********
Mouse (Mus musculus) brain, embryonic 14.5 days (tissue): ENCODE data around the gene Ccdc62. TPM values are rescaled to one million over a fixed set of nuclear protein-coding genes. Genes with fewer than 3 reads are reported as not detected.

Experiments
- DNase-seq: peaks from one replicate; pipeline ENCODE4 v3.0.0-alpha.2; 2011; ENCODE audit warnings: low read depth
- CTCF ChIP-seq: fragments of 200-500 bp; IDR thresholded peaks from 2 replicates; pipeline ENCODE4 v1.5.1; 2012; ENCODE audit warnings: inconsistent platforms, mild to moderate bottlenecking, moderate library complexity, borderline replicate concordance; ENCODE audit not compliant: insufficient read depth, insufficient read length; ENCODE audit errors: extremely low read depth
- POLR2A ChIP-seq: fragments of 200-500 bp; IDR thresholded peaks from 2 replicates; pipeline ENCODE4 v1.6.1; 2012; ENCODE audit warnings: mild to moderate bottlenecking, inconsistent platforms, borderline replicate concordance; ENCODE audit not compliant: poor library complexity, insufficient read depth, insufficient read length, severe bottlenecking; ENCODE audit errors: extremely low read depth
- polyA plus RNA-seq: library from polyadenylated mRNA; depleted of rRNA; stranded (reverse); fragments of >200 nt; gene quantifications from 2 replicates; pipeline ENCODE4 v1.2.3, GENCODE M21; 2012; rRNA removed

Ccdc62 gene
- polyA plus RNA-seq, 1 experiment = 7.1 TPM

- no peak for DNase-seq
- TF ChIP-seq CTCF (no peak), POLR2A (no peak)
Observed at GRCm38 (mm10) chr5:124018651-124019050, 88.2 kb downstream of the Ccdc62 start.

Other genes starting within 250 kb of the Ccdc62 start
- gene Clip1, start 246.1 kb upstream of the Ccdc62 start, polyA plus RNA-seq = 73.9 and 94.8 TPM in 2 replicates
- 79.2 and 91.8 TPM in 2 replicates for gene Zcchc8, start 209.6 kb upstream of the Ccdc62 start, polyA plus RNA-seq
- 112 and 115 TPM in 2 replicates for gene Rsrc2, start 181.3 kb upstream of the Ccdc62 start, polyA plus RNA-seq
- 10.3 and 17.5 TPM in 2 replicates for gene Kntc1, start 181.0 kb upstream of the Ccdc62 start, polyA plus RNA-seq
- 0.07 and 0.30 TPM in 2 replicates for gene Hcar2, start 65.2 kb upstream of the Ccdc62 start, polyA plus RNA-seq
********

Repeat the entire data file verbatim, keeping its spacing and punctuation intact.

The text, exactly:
Mouse (Mus musculus) brain, embryonic 14.5 days (tissue): ENCODE data around the gene Ccdc62. TPM values are rescaled to one million over a fixed set of nuclear protein-coding genes. Genes with fewer than 3 reads are reported as not detected.

Experiments
- DNase-seq: peaks from one replicate; pipeline ENCODE4 v3.0.0-alpha.2; 2011; ENCODE audit warnings: low read depth
- CTCF ChIP-seq: fragments of 200-500 bp; IDR thresholded peaks from 2 replicates; pipeline ENCODE4 v1.5.1; 2012; ENCODE audit warnings: inconsistent platforms, mild to moderate bottlenecking, moderate library complexity, borderline replicate concordance; ENCODE audit not compliant: insufficient read depth, insufficient read length; ENCODE audit errors: extremely low read depth
- POLR2A ChIP-seq: fragments of 200-500 bp; IDR thresholded peaks from 2 replicates; pipeline ENCODE4 v1.6.1; 2012; ENCODE audit warnings: mild to moderate bottlenecking, inconsistent platforms, borderline replicate concordance; ENCODE audit not compliant: poor library complexity, insufficient read depth, insufficient read length, severe bottlenecking; ENCODE audit errors: extremely low read depth
- polyA plus RNA-seq: library from polyadenylated mRNA; depleted of rRNA; stranded (reverse); fragments of >200 nt; gene quantifications from 2 replicates; pipeline ENCODE4 v1.2.3, GENCODE M21; 2012; rRNA removed

Ccdc62 gene
- polyA plus RNA-seq, 1 experiment = 7.1 TPM

- no peak for DNase-seq
- TF ChIP-seq CTCF (no peak), POLR2A (no peak)
Observed at GRCm38 (mm10) chr5:124018651-124019050, 88.2 kb downstream of the Ccdc62 start.

Other genes starting within 250 kb of the Ccdc62 start
- gene Clip1, start 246.1 kb upstream of the Ccdc62 start, polyA plus RNA-seq = 73.9 and 94.8 TPM in 2 replicates
- 79.2 and 91.8 TPM in 2 replicates for gene Zcchc8, start 209.6 kb upstream of the Ccdc62 start, polyA plus RNA-seq
- 112 and 115 TPM in 2 replicates for gene Rsrc2, start 181.3 kb upstream of the Ccdc62 start, polyA plus RNA-seq
- 10.3 and 17.5 TPM in 2 replicates for gene Kntc1, start 181.0 kb upstream of the Ccdc62 start, polyA plus RNA-seq
- 0.07 and 0.30 TPM in 2 replicates for gene Hcar2, start 65.2 kb upstream of the Ccdc62 start, polyA plus RNA-seq